Most of the cat sanctuaries in the world do not become tourist
attractions. Those that do have something unique about them, such as
being located in the ruins in Rome, or the former home of Ernest
Hemingway in De Poezenboot (The Cat Boat) in Amersterdam (Photo by Jorge Royen/Creative Commons via Wikimedia)De Poezenboot (The Cat Boat) in Amersterdam (Photo by Jorge Royen/Creative Commons via Wikimedia)Florida. In Amsterdam the cat sanctuary that draws in the
tourist trade is located on a houseboat in the Western Canal Belt.

The
mixture of cats and water seems to be counter-intuitive, but that very
juxtaposition is exactly a part of the success of the sanctuary. The
cats don't seem to even notice the water, but they are well-protected
from any chance of taking an unexpected swim. 

One of the Residents of De Poezenboot (You Tube Image)One of the Residents of De Poezenboot (You Tube Image)The sanctuary was
founded back in 1966 by Henriette van Weelde, something of a local
legend, who took in a stray mama cat and her kittens she found under a
tree across the street from her home. More stray cats joined them as
time went on. As space ran short in her home she eventually moved the
cats to a houseboat in the canal that she bought just for them.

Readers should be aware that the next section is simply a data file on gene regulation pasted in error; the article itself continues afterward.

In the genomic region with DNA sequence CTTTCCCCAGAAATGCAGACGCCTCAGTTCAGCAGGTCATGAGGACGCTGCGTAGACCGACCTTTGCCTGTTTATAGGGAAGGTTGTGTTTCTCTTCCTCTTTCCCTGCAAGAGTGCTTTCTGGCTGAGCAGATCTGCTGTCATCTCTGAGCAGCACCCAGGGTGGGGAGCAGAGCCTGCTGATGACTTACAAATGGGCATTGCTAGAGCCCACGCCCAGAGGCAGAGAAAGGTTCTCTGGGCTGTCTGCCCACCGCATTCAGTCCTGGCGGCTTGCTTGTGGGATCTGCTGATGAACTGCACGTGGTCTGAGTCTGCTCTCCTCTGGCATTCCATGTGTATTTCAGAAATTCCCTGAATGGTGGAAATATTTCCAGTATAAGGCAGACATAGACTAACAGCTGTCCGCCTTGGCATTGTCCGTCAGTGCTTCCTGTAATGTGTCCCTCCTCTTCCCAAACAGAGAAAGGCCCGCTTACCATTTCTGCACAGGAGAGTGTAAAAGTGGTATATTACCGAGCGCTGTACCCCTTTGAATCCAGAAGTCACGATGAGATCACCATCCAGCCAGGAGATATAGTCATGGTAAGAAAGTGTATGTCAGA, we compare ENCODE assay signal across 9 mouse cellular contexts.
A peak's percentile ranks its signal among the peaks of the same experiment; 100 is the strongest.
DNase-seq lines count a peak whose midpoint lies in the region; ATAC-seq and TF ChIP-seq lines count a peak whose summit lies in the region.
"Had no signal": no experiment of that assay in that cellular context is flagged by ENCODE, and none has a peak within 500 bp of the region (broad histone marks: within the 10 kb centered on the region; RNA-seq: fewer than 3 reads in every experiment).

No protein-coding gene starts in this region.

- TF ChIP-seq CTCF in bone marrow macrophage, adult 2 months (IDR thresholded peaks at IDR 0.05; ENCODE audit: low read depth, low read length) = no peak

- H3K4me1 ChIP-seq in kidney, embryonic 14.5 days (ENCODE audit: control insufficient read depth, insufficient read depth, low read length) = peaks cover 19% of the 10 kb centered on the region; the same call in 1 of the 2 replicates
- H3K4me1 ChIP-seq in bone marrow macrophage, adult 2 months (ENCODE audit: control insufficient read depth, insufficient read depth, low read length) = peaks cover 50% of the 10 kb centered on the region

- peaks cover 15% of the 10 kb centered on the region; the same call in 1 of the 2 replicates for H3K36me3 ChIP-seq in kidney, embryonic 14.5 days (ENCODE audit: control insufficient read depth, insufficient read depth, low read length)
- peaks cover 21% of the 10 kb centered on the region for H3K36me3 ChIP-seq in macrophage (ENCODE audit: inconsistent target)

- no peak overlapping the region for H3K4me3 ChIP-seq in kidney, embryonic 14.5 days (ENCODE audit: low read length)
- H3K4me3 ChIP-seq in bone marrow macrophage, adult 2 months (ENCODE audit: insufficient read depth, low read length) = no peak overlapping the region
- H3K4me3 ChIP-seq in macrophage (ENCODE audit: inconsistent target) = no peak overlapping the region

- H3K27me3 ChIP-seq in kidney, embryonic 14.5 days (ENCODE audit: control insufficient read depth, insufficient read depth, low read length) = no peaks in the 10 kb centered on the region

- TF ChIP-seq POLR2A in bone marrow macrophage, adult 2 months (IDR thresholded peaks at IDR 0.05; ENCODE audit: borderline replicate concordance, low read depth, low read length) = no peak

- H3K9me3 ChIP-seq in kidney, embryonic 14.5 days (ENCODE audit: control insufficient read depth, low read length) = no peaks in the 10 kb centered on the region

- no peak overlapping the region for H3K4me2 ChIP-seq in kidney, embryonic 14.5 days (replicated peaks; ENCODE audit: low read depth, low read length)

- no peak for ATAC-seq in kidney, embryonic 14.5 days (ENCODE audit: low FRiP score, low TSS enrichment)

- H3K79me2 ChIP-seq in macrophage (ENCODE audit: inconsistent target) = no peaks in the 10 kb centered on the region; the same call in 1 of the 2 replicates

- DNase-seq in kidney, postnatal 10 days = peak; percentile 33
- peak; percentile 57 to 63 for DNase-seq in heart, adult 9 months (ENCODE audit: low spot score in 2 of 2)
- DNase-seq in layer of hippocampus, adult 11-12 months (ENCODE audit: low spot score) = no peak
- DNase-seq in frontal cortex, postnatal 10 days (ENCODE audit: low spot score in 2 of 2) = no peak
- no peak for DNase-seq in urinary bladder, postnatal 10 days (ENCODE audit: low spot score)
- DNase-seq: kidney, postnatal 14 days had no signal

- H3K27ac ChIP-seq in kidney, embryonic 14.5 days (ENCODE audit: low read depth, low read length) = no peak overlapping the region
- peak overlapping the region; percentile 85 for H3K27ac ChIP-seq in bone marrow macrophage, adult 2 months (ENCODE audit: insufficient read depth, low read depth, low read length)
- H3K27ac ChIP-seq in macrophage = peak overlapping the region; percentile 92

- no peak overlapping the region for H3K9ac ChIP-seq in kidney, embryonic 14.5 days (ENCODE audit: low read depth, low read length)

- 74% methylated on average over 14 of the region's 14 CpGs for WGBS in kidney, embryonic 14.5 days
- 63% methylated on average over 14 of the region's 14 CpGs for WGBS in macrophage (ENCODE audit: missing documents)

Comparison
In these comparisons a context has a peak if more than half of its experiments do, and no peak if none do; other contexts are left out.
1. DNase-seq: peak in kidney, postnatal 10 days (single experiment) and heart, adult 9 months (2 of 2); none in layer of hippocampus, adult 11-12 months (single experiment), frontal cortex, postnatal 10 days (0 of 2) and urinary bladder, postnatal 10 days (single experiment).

In
1971 a second houseboat was purchased as the population continued to
grow. In 1979 the original A Swan Checks Out the Cats on De Poezenboot (Photo by Microtoerisme/Creative Commons via Wikimedia)A Swan Checks Out the Cats on De Poezenboot (Photo by Microtoerisme/Creative Commons via Wikimedia)houseboat had to be retired and a new
houseboat, in a model appropriately called an "ark," was brought in to
do the duty of cat shelter. It was outfitted specifically for this duty
by a shipyard. The two boats are still moored in their original location
on the Singel canal.

In 1987 the status of the sanctuary became
official as the Stichting de Poezenboot, or Cat Boat Foundation. The
boats were subsequent overhauled to meet all modern shelter
requirements. 

De Poezenboot is only open to the public for a few
hours a day so that the cats do not become stressed by too much going
on. The rest of the time they can just chill-out and be cats. This also
makes sure that the staff and volunteers have plenty of uninterrupted
time to clean up and provide excellent care.

Sources: About,com, Yahoo Travel, Poezenboot.nl

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